Arsenal take a trip to the city of heat

Champions' League: Wenger wary of a hostile reception as Panathinaikos opt for 16,000-capacity home ground over the Olympic Stadium
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And so to another "city of hate". When Arsenal wafted in from Luton for this evening's Champions' League tie against Panathinaikos, the Greek capital was as hot as expected in a meteorological sense (35C); whether the home supporters live up to their fearsome advanced billing remains to be seen.

And so to another "city of hate". When Arsenal wafted in from Luton for this evening's Champions' League tie against Panathinaikos, the Greek capital was as hot as expected in a meteorological sense (35C); whether the home supporters live up to their fearsome advanced billing remains to be seen.

It is not unknown for these things to be exaggerated. The unexpected warmth of Bilbao's welcome to an apprehensive England squad at the 1982 World Cup caused it to be rechristened the "city of hake". For journalists in Lens with Arsenal three years ago, the only worry turned out to be that a typographical error might transform the passionate little industrial town into a city of pate.

Reasons for disquiet here are the torrid reception given to Hibernian last week by supporters of AEK Athens, who burnt an American flag while jeering the one-minute silence, and Panathinaikos's decision to stage tonight's game at their own intimidating little ground instead of the much grander Olympic Stadium. Arsenal's manager, Arsène Wenger, said: "They could sell 70,000 or 80,000 tickets but they are playing in a stadium of 16,000 people. It's like the old Southampton ground. It will be hostile and loud." He believes, however, that Premiership players should not be fazed by home crowds: "The advantage we have as English teams is to have that kind of atmosphere every week. If you go to Sunderland, with 45,000, or Newcastle, with nearly 60,000, its like going to Athens – worse even."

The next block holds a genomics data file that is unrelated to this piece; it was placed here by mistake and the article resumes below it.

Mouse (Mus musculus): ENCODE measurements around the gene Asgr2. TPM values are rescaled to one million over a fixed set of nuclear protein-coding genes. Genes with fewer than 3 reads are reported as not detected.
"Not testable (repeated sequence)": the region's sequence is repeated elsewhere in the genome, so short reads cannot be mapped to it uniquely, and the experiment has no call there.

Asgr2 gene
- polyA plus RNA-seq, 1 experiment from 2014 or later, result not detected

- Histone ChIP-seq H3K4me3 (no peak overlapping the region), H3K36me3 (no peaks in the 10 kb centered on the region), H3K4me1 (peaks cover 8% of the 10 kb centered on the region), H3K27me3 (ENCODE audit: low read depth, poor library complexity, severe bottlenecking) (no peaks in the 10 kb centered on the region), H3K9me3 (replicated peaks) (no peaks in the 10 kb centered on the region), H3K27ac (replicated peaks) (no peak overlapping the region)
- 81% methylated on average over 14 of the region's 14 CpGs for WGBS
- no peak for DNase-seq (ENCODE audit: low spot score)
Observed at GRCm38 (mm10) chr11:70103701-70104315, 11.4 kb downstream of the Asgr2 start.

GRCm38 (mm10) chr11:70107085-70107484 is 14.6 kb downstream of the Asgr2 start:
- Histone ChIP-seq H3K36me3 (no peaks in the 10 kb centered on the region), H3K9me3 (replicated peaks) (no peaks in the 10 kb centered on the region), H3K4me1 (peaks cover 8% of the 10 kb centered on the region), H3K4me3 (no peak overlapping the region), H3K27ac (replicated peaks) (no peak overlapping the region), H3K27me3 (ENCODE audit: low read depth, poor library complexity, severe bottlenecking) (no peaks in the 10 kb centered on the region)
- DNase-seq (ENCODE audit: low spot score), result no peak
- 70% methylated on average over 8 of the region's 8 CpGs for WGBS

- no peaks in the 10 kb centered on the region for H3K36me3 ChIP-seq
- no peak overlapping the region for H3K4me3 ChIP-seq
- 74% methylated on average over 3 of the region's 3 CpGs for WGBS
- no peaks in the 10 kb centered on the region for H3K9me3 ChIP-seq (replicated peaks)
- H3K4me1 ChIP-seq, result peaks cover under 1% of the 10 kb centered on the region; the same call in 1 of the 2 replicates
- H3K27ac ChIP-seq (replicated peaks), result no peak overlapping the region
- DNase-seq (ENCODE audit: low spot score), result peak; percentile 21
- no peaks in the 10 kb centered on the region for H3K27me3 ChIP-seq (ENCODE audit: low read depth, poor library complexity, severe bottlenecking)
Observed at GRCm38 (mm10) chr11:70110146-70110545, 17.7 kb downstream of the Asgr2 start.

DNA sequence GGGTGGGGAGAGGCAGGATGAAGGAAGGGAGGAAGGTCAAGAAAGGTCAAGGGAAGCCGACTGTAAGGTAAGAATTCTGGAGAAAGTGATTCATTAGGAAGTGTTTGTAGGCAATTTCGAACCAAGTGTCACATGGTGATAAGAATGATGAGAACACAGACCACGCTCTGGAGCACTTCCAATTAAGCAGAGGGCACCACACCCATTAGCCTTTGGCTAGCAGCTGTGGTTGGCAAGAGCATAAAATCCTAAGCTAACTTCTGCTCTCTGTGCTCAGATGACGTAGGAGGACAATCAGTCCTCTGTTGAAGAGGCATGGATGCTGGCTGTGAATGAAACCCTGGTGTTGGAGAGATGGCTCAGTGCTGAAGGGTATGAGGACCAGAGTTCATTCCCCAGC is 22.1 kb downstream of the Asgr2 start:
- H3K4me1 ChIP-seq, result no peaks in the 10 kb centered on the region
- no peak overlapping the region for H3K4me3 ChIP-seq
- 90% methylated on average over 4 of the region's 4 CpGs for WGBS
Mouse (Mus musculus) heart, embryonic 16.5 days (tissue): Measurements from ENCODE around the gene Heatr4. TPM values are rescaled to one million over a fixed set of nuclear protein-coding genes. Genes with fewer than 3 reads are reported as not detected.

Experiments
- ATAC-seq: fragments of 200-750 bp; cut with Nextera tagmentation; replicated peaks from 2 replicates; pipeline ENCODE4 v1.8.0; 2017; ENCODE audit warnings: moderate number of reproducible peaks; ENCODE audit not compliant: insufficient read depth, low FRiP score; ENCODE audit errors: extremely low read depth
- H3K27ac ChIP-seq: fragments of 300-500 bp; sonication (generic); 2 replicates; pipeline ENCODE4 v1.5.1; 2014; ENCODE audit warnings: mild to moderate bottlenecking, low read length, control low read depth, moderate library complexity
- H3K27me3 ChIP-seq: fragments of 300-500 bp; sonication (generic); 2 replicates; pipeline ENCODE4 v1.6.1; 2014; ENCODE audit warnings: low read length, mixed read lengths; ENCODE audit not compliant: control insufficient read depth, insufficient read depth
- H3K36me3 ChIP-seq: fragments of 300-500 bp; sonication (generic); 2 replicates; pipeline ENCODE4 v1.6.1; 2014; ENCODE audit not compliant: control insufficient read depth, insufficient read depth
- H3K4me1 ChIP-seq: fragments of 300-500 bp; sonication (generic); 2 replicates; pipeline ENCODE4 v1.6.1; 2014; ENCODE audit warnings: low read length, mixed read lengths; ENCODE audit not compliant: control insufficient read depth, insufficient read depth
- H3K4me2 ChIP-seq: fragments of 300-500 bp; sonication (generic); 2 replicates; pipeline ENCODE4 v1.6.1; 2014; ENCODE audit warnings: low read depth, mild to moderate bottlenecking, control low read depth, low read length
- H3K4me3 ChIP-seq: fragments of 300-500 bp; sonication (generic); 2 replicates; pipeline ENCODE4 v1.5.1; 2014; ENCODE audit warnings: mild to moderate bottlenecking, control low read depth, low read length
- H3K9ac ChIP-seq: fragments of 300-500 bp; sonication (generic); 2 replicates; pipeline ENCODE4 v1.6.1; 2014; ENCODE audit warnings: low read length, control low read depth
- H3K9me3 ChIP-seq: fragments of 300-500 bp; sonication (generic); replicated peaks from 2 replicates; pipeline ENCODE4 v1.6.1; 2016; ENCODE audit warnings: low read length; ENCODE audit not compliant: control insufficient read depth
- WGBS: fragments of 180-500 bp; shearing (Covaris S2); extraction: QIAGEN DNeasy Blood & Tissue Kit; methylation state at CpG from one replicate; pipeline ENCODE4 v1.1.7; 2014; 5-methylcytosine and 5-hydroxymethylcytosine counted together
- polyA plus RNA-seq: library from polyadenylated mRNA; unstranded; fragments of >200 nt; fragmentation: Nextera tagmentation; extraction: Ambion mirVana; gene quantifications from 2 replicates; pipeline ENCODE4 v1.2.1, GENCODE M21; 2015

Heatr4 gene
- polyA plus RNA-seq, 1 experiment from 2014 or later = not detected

Precisely which players Wenger will send out in the Apostolos Nikolaides Stadium cannot be determined until this morning, when the versatile Cameroon international Lauren has his troublesome knee checked again. As soon as one Arsenal defender returns, it seems, another drops out; although Ashley Cole and Martin Keown are available tonight, Gilles Grimandi was injured against Bolton on Saturday, when the gamble of playing Tony Adams tossed him his place this evening.

If Lauren cannot fill the right-back position that he has been occupying all season in Lee Dixon's absence, Oleg Luzhny will have to play there, with either Matthew Upson or Igor Stepanovs alongside Keown in the centre. It could be a last chance for Upson, whom Southampton are believed to be keen to sign. Something of a prodigy while with Luton Town, he has not developed as Arsenal had hoped and is now the victim of catch-22: because he has not played enough, he is neither sufficiently experienced nor match-fit. "He had a few setbacks for different reasons," Wenger said. "The competition was very high and he was always injured. He's a worrier, an anxious type and he needs to play without any injury to be confident again." Upson played one of his few European games when a second-string Arsenal team, already eliminated from the Champions' League, beat Panathinaikos 3-1 in 1998.

Questions of selection in other positions offer a better choice: Ray Parlour or Giovanni van Bronckhorst in mid-field, and Sylvain Wiltord, Francis Jeffers or Kanu to partner Thierry Henry in attack. Despite Jeffers having scored his first goal for the club on Saturday, Wenger is likely to go for Wiltord's pace and aggression.

Panathinaikos, like Bolton, are surprising pacesetters. Victories away to Schalke and at home to Real Mallorca, without conceding a goal, have put them in control of Group C as well as opening it up for the other teams. A draw tonight would therefore be a useful result for both sides, and ought to be within Arsenal's compass.

They have, however, lost five of there last six Champions' League away games, including the 1-0 defeat by Mallorca a fortnight ago, and they need the patchwork defence to hold firmer than it did on that occasion and in the fortuitous 3-2 home win over Shalke.

"You need one result away from home," Wenger added. "We have to score. In Athens you can't just defend and defend because the home crowd can get them a goal. We have to try not to be intimidated." Some like it hot. Athens will discover this evening whether Arsenal are among them.

Panathinaikos (Probable, 4-4-2): Nikopolidis; Seitaridis, Henriksen, Kyrgiakos, Fyssas; Michaelson, Basinas, Paulo Sousa, Karagounis; Vlaovic, Constantinou.

Arsenal (Probable 4-4-2): Seaman; Lauren, Luzhny, Keown, Cole; Ljungberg, Vieira, Van Bronckhorst, Pires; Wiltord, Henry.

Referee: V Pereira (Portugal)

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